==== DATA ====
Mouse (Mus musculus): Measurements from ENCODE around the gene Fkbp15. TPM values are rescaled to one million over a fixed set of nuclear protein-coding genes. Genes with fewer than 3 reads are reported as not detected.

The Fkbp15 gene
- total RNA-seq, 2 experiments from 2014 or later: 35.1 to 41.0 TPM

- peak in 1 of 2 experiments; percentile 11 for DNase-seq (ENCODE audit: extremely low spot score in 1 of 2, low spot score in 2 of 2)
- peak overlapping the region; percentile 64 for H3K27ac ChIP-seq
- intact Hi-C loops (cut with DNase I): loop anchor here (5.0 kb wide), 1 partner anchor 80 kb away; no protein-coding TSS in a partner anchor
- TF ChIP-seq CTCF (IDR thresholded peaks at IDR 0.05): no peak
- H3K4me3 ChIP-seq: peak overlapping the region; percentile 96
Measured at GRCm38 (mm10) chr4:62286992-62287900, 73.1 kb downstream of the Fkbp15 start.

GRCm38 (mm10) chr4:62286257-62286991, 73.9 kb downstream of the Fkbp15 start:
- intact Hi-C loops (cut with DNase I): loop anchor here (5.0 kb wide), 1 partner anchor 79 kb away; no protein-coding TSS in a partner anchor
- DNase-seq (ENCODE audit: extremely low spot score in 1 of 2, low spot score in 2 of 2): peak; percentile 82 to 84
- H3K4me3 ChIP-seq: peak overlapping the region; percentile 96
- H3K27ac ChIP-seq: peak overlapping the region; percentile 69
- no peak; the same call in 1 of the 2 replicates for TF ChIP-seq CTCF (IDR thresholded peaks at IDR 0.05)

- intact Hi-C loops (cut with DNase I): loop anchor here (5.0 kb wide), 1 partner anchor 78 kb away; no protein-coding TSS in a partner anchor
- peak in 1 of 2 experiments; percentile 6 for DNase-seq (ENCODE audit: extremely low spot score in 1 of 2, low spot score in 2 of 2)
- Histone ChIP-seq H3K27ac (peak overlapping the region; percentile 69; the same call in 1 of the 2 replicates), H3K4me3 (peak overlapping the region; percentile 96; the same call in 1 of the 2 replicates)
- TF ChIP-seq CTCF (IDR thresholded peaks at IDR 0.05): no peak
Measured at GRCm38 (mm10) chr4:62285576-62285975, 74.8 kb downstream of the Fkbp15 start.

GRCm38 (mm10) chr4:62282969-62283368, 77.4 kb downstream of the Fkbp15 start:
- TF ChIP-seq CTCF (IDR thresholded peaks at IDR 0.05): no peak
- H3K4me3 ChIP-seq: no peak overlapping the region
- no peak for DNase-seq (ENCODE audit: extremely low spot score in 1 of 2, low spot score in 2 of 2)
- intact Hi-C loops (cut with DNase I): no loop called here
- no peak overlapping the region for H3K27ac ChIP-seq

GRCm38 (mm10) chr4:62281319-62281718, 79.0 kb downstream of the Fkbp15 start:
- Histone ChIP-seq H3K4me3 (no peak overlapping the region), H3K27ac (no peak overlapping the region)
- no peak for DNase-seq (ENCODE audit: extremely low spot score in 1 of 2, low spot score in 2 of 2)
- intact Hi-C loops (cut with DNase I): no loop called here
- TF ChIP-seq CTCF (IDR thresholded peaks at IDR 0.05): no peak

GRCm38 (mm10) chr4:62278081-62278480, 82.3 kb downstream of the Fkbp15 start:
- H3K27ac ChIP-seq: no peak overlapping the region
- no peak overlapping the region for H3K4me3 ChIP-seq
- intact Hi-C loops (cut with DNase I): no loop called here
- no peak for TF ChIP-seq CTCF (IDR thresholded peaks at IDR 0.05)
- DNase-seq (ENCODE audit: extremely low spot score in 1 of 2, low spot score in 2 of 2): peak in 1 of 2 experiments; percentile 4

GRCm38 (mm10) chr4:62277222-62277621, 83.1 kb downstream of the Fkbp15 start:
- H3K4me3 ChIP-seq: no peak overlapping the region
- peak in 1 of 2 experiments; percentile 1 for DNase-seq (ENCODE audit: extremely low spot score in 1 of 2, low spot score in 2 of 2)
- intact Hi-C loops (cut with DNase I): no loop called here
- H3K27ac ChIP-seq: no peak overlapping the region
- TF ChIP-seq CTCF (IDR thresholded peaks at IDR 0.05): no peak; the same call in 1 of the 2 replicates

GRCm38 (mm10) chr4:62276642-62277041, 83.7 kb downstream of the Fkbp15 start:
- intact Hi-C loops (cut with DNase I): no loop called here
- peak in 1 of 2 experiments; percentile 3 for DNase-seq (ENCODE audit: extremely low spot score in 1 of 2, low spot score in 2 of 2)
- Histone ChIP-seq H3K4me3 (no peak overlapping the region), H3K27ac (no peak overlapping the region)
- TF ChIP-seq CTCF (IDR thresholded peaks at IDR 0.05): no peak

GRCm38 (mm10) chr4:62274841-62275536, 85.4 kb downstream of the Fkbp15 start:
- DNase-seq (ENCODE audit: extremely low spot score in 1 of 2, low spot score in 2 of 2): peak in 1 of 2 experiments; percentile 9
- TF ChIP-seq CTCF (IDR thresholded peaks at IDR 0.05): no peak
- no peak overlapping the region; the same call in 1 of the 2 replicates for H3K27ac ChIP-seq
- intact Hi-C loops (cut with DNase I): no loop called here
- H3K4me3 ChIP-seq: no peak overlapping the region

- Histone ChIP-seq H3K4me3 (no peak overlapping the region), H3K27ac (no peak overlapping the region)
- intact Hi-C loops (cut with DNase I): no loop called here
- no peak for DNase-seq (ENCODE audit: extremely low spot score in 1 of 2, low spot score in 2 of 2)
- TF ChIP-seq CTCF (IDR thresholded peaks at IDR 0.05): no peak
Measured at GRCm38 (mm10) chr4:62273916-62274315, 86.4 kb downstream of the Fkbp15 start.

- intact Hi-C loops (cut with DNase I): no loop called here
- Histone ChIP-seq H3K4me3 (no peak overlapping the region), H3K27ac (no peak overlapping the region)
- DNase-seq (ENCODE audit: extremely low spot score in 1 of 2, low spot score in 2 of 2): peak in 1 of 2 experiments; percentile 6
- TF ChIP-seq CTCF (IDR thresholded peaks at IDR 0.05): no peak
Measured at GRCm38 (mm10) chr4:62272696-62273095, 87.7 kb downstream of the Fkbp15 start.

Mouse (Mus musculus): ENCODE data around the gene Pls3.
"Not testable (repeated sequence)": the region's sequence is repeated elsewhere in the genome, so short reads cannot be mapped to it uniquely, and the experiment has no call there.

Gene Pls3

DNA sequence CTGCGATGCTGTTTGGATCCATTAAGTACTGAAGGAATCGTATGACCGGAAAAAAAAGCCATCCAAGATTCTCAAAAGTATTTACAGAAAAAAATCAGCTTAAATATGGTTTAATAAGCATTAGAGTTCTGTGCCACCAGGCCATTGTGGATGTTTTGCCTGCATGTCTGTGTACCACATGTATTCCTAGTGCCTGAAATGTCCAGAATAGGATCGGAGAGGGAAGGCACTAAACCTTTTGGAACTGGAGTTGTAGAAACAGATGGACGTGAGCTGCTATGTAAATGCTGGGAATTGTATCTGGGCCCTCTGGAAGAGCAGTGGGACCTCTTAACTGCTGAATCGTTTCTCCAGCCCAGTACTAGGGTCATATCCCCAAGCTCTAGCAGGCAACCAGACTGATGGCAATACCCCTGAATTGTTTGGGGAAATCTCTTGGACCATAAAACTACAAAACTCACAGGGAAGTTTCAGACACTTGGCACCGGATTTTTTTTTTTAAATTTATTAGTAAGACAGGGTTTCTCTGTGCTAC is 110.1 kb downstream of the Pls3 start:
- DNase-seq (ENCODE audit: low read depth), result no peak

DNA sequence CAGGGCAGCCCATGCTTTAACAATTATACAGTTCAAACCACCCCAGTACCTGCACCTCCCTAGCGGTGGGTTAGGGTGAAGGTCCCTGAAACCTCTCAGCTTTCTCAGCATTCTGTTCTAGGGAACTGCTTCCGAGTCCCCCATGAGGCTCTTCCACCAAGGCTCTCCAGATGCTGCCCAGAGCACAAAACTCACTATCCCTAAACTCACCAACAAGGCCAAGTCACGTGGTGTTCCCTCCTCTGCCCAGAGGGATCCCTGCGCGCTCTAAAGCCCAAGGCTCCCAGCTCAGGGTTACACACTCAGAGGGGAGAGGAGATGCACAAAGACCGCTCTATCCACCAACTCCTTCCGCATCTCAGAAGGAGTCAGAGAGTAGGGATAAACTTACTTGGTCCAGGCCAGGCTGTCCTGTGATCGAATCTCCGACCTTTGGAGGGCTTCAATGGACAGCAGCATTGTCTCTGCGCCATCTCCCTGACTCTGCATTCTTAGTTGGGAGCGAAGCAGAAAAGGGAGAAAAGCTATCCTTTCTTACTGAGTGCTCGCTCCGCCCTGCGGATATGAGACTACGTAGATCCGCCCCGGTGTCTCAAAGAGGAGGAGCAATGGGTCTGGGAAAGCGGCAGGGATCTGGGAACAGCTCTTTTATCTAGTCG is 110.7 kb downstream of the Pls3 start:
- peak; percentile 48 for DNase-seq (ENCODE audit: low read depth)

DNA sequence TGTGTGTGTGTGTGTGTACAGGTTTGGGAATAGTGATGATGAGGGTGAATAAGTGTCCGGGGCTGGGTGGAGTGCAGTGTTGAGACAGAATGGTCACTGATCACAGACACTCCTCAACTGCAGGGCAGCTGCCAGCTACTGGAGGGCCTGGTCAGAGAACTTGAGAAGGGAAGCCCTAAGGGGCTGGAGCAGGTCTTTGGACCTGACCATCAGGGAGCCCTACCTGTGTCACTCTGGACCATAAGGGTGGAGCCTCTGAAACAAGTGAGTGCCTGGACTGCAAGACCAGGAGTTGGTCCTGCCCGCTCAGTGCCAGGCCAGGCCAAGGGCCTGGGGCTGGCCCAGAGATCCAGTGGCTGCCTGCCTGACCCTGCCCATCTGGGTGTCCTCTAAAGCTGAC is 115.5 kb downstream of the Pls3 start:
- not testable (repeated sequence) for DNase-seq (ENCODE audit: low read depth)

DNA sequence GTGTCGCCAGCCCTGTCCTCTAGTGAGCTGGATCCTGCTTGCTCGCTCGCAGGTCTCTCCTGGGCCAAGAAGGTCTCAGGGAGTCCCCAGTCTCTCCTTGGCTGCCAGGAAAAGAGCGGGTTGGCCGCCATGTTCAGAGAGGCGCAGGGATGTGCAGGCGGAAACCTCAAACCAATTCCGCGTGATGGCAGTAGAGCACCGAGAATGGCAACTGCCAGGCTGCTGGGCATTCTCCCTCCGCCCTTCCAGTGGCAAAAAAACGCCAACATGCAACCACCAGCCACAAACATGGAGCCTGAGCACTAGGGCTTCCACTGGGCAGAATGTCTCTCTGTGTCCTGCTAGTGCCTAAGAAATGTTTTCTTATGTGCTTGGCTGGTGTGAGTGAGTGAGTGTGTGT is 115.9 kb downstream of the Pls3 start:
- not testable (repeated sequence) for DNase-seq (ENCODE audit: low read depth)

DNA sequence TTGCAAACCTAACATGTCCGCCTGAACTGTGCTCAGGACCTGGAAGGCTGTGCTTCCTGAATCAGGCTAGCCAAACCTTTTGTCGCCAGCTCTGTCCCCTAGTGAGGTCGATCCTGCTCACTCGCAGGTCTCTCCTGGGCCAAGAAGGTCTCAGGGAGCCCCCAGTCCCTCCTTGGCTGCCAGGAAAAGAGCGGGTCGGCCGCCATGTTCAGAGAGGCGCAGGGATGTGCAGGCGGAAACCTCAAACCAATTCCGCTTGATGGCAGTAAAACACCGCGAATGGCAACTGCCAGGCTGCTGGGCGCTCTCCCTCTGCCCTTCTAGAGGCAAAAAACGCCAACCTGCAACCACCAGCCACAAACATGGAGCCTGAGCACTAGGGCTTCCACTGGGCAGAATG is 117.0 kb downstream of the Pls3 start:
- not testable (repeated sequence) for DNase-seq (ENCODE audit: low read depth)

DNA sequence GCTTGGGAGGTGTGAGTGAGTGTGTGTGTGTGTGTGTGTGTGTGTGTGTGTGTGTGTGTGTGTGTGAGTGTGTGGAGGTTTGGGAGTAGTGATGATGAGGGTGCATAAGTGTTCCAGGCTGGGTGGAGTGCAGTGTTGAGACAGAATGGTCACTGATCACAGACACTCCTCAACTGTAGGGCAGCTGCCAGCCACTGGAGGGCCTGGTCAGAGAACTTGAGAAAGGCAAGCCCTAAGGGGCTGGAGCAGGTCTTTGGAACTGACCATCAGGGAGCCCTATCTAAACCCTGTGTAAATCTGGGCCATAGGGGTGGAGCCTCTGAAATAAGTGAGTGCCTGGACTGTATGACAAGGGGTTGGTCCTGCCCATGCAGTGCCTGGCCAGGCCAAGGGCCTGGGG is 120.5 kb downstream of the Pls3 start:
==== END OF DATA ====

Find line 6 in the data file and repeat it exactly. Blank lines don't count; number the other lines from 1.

- intact Hi-C loops (cut with DNase I): loop anchor here (5.0 kb wide), 1 partner anchor 80 kb away; no protein-coding TSS in a partner anchor